BorderPass and ApplyBoard have developed new screening platforms to help institutions better understand an applicant’s chances of approval for a study permit before issuing them a Letter of Acceptance including a Provincial Attestation Letter.  

“[The platform] provides accurate assessments of applicants’ chances for successful immigration and employment outcomes, helping to avoid unnecessary expenses and ensuring only the most qualified applicants are issued a PAL,” Jonathan Sherman, head of sales and partnerships at BorderPass, told The PIE.

The tool, named the BorderPass Eligibility Assessment, considers an applicant’s chance of approval for a study permit based on inputs such as financial stability, visa history, and other proprietary risk factors identified under the guidance of lawyers and immigration experts.  

After assessing eligibility, BorderPass continues to support students by filing their study permits with lawyers and providing legal support, pathway guidance and compliance throughout their degree program.

A similar program has been developed by ApplyBoard that uses machine learning to provide insight and guidance to institutions, ranking the applications they receive based on student profiles and attributes to determine the likelihood of visa success, Scott Harper, ApplyBoard chief recruitment officer told The PIE.   

“We’re still hearing from a number of institutions that diversity is important. So, this tool allows institutions to continue to diversify but also maximise attestation letter conversion.   

“One of the benefits that we have is the visibility of multiple applications for each student. For years, we have relied on a machine learning algorithm internally to help identity the most likely application to convert in addition to capturing student preference.

Our application ranking, shared with institutions, will provide visibility into our understanding of student preference across multiple applications in addition to probability of visa success

“For instance, if a student has paid a tuition deposit for one application, the application’s ranking towards other institutions will be immediately updated,” said Harper.    

Institutions began drawing up rubrics and using new tech solutions from the likes of ApplyBoard and BorderPass to manage their internal admissions processes under the stringent requirements imposed by Canada’s cap on international study visas.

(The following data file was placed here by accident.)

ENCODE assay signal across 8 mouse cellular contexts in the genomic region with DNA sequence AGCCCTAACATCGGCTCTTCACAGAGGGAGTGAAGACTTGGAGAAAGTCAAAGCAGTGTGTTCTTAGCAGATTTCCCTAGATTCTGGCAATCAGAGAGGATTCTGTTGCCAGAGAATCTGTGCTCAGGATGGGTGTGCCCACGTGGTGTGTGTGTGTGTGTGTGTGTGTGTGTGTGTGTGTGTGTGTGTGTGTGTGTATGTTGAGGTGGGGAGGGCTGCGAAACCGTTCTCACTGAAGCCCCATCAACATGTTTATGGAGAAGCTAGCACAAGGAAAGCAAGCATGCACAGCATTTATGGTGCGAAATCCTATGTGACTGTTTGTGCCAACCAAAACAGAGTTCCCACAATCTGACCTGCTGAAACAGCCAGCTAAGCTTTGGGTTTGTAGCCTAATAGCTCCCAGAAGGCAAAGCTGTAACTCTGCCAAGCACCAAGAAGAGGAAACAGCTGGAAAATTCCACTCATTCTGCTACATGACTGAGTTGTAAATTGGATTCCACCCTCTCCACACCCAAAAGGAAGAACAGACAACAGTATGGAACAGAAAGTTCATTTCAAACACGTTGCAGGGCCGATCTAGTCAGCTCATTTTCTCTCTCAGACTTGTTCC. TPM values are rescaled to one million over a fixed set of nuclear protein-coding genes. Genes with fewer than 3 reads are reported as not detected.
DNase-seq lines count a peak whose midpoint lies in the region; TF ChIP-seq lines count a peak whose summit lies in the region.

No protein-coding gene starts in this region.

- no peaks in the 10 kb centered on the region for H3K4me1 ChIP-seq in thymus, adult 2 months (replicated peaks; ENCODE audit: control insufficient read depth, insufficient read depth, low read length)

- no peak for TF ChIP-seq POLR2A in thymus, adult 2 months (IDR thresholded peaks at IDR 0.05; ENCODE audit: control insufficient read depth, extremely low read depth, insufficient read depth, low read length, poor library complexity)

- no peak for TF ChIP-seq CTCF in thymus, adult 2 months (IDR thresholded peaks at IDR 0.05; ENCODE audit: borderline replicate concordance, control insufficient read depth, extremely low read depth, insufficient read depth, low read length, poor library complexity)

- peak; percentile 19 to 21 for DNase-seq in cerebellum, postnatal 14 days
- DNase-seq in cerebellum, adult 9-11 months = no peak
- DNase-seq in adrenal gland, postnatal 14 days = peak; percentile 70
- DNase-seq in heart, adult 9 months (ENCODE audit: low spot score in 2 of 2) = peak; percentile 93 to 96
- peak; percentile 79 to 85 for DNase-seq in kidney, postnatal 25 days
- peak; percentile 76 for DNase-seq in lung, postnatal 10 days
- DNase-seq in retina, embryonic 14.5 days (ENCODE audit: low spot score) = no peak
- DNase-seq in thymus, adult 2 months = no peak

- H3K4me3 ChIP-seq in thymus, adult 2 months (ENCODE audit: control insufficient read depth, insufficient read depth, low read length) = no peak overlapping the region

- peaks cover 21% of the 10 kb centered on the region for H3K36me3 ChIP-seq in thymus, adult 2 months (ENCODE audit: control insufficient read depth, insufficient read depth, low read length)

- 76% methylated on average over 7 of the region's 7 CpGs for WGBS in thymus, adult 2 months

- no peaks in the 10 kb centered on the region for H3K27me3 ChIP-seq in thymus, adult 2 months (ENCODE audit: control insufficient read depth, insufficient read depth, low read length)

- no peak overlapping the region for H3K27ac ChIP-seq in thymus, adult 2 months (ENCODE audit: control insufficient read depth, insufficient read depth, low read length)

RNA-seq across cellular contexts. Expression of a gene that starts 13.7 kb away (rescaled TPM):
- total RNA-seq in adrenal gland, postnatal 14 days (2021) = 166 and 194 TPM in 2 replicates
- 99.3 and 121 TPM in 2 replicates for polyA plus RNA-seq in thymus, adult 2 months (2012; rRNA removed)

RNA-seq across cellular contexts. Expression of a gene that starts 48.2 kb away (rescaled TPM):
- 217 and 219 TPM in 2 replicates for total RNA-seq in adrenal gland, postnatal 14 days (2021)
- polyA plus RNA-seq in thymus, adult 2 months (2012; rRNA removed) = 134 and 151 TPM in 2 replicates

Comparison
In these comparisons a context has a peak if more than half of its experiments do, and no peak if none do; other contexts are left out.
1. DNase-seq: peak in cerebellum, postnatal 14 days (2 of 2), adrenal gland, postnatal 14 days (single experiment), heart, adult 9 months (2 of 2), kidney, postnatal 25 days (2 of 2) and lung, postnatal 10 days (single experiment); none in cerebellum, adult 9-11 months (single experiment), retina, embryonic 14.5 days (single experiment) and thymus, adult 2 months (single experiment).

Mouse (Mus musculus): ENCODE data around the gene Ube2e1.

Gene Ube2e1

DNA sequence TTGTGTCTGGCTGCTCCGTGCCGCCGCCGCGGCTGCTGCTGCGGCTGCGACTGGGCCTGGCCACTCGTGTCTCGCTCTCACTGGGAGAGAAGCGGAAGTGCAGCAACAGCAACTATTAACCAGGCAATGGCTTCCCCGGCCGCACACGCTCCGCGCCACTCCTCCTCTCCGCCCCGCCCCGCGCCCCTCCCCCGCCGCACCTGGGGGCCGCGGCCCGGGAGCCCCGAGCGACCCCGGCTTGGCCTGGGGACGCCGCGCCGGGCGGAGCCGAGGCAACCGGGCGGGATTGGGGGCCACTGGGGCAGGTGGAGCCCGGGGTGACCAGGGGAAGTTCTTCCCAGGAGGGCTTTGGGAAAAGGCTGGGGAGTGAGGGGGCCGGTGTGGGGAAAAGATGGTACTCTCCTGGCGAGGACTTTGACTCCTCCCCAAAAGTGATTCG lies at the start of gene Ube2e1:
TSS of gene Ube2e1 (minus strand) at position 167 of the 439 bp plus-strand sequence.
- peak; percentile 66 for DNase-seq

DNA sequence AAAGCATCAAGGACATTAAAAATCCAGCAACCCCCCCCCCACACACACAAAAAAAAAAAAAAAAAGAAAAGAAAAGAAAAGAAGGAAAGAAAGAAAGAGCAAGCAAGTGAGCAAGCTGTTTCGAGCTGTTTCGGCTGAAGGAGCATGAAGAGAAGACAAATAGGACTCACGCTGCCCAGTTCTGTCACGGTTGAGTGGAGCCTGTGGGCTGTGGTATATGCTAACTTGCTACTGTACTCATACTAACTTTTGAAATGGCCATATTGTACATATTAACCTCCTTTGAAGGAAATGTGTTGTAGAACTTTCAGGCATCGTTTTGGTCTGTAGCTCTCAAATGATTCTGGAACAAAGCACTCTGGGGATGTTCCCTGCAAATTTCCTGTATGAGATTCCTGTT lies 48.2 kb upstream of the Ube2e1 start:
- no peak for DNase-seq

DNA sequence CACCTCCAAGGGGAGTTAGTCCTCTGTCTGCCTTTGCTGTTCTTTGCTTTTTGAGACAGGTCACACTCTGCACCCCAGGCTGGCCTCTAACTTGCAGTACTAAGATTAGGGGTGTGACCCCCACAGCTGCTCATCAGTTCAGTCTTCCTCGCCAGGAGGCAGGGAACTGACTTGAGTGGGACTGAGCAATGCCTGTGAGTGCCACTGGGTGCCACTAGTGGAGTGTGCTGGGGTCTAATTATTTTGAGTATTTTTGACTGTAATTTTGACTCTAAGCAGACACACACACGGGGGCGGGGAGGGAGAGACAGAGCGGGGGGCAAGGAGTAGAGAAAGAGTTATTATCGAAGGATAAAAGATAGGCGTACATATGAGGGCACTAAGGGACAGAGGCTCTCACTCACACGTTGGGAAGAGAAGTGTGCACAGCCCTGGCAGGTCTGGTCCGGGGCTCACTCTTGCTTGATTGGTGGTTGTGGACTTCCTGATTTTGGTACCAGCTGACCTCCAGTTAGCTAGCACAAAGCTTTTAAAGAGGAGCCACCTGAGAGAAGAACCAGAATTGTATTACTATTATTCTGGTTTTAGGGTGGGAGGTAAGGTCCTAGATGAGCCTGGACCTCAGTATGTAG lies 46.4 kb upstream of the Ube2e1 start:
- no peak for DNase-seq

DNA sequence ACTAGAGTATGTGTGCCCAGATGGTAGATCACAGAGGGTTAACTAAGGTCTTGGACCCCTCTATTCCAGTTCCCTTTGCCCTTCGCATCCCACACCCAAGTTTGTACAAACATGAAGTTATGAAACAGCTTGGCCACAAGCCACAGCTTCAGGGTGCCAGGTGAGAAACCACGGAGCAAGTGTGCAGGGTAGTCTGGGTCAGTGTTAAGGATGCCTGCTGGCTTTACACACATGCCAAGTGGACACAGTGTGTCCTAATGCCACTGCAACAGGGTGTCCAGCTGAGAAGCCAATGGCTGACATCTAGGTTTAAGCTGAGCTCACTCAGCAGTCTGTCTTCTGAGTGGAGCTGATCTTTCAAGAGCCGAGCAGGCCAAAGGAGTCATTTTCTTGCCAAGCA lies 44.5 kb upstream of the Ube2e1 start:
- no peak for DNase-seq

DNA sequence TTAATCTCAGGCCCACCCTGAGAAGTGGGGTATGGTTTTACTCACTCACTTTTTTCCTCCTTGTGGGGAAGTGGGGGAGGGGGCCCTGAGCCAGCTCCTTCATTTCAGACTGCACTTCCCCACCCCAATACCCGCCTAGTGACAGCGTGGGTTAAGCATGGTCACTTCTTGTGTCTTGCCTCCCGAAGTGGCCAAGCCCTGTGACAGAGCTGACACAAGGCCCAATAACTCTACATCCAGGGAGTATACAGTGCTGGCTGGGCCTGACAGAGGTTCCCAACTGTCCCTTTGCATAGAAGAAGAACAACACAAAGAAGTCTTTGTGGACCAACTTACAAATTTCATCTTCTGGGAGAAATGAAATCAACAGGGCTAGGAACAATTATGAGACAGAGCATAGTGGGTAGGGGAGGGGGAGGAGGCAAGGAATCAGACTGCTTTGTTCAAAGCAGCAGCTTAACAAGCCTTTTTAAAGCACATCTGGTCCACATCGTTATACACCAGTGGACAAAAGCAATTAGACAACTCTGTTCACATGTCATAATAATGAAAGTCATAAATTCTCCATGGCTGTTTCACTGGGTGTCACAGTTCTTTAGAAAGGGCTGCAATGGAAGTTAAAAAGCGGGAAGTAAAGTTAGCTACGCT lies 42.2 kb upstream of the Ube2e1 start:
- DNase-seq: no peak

“Admissions and recruitment will be working diligently with our agency partners to determine the likely success of students being approved for study permits and to ensure that only genuine students with clear study plans and means are getting PALs,” one reader at a public college said anonymously to The PIE News

Several institutions in Ontario including Centennial College are already using BorderPass’s new technology to maximise their conversion rate on the number of letters of acceptance issued that result in study permits. 

“We are able to process applications from all countries not just the ones that have high conversion because BorderPass reviews each application.  We do not want to lose the diversity we have built nor do we want to leave any student behind,” said Virginia Macchiavello, vice president for international development at Centennial College.

“We do not want to lose the diversity we have built nor do we want to leave any student behind”

Ontario announced on March 27 that it would give 96% of its allocated study permit applications to public colleges and universities, with language schools, private universities and unspecified “other institutions” receiving the remaining 4% share.  

Private institutions were appalled by the news and will be looking to ensure that every PAL issued results in an approved study visa. 

The IRCC said on January 22 that PALs would be required for new study permits, which act as proof that the student has been accounted for under each territory’s allocation limit.  

The government only has the power to limit the number of applications processed by the IRCC, not the number of study visas approved. Allocations sent to the provinces were based on past approval ratings and estimations that approximately 60% of applications would result in new study permits.  

British Columbia has confirmed that 53% of its 83,000 allocation will go to public post-secondary institutions, with the remaining 47% for private institutions. 

Provinces and territories have been told to have a plan in place for issuing of PALs by the end of March 2024.  

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